Inform and inspire our publics with narratives that contextualize and show the relevance of NOAA’s and its partners’ investments in climate science through in-depth stories and videos published in Climate.gov and other outlets.
Help decision makers incorporate climate data and information products into their decision-making contexts by...
» deploying a new “Decision Support” section in Climate.gov that aggregates climate content from across federal and state governments, academia, and NGOs into “curated” pages focused on societal challenge areas, sectors, regions, and topics;
» engaging with stakeholders in workshops and dialogs designed to build knowledge and to strengthen working relationships; and
» building and deploying a new geobrowser platform that allows users to retrieve, display, interact with, and share climate data in a geospatial context.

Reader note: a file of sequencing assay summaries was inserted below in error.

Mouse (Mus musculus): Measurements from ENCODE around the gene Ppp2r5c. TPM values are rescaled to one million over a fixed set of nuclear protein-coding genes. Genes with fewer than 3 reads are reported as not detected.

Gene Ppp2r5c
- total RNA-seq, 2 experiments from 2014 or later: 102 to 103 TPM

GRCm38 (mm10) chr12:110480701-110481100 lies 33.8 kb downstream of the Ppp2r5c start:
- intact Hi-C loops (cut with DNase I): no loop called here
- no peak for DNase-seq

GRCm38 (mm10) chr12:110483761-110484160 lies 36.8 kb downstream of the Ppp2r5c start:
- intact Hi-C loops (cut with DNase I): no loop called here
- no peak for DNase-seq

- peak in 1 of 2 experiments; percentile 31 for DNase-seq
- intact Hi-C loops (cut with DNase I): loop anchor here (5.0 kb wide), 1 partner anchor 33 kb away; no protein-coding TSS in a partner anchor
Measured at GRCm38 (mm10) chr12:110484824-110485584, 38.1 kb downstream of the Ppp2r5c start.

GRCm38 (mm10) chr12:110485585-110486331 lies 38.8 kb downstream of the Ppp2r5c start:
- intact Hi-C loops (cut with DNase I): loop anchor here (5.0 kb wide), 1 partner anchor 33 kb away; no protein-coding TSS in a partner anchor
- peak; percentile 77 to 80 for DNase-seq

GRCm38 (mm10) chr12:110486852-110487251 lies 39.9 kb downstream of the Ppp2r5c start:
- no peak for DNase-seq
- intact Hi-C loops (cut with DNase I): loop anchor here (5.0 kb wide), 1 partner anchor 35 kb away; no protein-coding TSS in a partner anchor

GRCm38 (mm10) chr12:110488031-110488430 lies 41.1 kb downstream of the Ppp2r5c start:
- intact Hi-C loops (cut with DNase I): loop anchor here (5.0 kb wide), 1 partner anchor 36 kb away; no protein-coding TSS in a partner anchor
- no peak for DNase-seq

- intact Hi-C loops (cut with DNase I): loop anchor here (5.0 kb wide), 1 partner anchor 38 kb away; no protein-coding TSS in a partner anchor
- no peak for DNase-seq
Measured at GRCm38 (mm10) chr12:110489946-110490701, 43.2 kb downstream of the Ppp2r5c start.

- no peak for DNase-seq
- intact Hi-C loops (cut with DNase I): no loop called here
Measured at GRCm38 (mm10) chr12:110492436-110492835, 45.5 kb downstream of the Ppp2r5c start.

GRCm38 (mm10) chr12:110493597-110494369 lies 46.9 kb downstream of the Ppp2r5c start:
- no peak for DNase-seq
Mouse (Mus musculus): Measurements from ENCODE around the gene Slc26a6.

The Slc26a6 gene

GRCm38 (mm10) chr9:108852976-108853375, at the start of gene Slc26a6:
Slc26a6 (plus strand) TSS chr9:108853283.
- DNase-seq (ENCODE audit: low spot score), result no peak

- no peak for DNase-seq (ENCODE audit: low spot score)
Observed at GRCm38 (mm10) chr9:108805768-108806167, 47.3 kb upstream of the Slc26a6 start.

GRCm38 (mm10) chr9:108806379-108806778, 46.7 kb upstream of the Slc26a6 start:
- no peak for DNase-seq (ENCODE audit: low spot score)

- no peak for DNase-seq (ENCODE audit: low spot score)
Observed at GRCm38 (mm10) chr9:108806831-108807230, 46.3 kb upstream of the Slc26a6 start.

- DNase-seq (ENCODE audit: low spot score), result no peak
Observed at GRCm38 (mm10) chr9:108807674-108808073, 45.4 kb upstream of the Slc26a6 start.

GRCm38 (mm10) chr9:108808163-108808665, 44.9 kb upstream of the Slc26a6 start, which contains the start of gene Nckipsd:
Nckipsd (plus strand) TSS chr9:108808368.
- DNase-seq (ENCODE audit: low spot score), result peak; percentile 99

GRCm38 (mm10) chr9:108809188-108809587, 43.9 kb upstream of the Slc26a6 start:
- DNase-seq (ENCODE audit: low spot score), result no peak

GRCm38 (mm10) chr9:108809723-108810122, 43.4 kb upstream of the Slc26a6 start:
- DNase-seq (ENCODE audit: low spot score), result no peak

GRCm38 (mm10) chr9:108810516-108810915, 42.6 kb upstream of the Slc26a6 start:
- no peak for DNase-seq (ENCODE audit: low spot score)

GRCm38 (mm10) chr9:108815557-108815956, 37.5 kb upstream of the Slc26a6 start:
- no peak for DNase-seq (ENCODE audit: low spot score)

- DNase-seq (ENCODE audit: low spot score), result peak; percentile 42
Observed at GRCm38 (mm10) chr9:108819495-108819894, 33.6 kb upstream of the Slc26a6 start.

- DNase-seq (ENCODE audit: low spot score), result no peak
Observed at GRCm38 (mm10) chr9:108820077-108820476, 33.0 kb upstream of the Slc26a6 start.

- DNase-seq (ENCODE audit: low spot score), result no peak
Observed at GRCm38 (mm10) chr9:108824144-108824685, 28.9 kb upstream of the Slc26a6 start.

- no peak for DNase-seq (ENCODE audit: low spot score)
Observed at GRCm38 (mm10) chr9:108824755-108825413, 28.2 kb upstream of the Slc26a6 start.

Promote public climate literacy in partnership with formal and informal educators by...
» incorporating climate science data, tools, and information products into classrooms and free-choice learning institutions;
» equipping educators with well-vetted, standards-based climate lessons, multi-media resources, and training and professional development opportunities; and
» defining “climate literacy” and helping to establish benchmarks of excellence to help guide educators.
What Is ‘Climate Literacy’ and Why Is It Important?
Climate literacy is “the matrix of knowledge people need to understand enough about Earth’s climate system to address climate-related issues.” A climate-literate person understands how climate affects their life and livelihood, and how humans influence the climate system. A climate-literate person knows where and how to find and use climate data and information to manage climate-related risks and opportunities they face.
Partnerships Are Essential to Us
We collaborate with a wide range of partners — including (but not limited to) the U.S. Global Change Research Program, NASA, the National Science Foundation, the National Academy of Sciences, the National Snow and Ice Data Center, the U.S. Departments of Interior and Agriculture, the National Institutes of Health, the National Science Teachers Association, AAAS, ASTC, and many others.